The original recipe for “Cicera fracta”:

Item, aliter : accipe cicera fracta et pone ad decoquendum cum
oleo, pipere et safrano et cum caseo detruncato et ouis perditis et ouis
debatutis; uel aliter, cum ciceris fractis et perbullitis et, aqua bullitionis
eiecta, ponatur cepa frissa et bene confecta cum lardo uel oleo sicut dies
exigit.

There seem to be two versions – either take mashed chickpeas, mix them up with oil, pepper, saffron, small pieces of cheese, and beaten eggs; or take mashed chickpeas and mix them with fried onions and bacon. The assumption is that each mixture is cooked, either as little cakes/pancakes, or in a dish like the way farinata is cooked. I decided to use chickpea flour because of the long traditions of chickpea flour dishes throughout the Mediterranean (and cicera fracta translates as “broken chickpeas,” and grinding them up is as broken as you can get).

You do have to let the chickpea batter stand for awhile before using it; most recipes say a minimum of three hours, but I like to let mine stand longer. What happens is this truly disgusting foam rises to the top:

batter

Looks delicious, no? No!

I don’t know if that’s some sort of fermentation happening, but yuck is all I can say. You skim off the foam, though, and mix the separated liquids back together. Mix in some black pepper and salt, pump it into a greased baking dish, dot it with your chosen garnishes (a great combination is goat cheese, bacon, and fried onions), and bake it until it sets firm.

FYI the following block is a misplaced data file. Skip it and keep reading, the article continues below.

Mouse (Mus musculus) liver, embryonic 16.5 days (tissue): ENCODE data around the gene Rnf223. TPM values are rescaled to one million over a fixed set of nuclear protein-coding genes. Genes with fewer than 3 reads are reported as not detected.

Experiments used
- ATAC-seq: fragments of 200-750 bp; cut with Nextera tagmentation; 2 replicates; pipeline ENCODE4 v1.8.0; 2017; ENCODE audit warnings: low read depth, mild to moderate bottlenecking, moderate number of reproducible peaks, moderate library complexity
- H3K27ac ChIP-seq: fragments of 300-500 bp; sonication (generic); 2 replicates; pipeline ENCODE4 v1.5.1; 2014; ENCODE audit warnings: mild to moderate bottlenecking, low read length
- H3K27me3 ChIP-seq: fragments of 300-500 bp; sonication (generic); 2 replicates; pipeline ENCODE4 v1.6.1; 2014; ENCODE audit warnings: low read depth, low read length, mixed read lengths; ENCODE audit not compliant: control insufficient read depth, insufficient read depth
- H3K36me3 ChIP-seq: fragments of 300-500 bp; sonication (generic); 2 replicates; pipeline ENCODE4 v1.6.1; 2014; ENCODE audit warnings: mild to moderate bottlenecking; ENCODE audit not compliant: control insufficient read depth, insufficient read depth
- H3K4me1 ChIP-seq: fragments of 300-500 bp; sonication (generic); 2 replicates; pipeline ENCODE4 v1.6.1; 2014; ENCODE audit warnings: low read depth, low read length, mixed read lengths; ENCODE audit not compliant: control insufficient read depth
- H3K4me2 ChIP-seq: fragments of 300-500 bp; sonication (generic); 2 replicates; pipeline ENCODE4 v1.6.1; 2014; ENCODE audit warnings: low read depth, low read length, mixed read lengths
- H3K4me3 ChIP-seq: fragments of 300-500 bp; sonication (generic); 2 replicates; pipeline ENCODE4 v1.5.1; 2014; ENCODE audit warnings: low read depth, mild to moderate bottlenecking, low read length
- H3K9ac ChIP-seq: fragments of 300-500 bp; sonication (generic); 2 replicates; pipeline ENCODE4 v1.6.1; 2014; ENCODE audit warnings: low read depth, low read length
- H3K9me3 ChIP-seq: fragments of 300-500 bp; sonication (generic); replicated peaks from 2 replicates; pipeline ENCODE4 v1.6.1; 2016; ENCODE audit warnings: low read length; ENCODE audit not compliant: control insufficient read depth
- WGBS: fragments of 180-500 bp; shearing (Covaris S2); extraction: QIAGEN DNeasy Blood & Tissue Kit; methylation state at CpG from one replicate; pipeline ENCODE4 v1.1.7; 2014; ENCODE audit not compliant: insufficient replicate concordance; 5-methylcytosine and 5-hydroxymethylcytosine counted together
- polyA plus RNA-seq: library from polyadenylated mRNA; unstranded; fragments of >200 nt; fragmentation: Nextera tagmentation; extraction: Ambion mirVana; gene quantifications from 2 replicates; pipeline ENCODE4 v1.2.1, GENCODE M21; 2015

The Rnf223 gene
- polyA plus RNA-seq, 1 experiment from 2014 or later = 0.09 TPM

I plan to play with this recipe some more; for example, beating some eggs into the batter; using saffron; actually using mashed, cooked chickpeas instead of the flour; etc.

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Eating and drinking in King Richard I’s Messina

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On Nov. 3, I will be at the Artisan’s Challenge and Display in Blue Bell, Pa. It’s an SCA event where participants can answer challenges put up by others; everything from metalwork, to fiber arts, to cooking, to music, and lots of other things. I’ve gone to this event for the past couple of years, presented or entered a few things, and always had fun.

This year, one of the challenges caught my attention because it offered an interesting twist on my own Norman Sicilian research, “On the Crusaders’ Trail.” During the Third Crusade, Richard I of England, Philip I of France, and Frederick I of the Holy Roman Empire planned to go out and free the Holy Land from Saladin.

However, the trip didn’t go quite as planned. Richard and Philip came to Sicily in September 1190, a stop on their way to Palestine. Richard was mad. The former king, William II, was dead, and his wife, Richard’s sister Joanna, was imprisoned by Tancred of Lecce, an illegitimate cousin of William who stepped up to the throne. So not only did Tancred have Richard’s favorite sister in durance vile, he refused to give up her dowry and other moneys she was entitled to as a widow.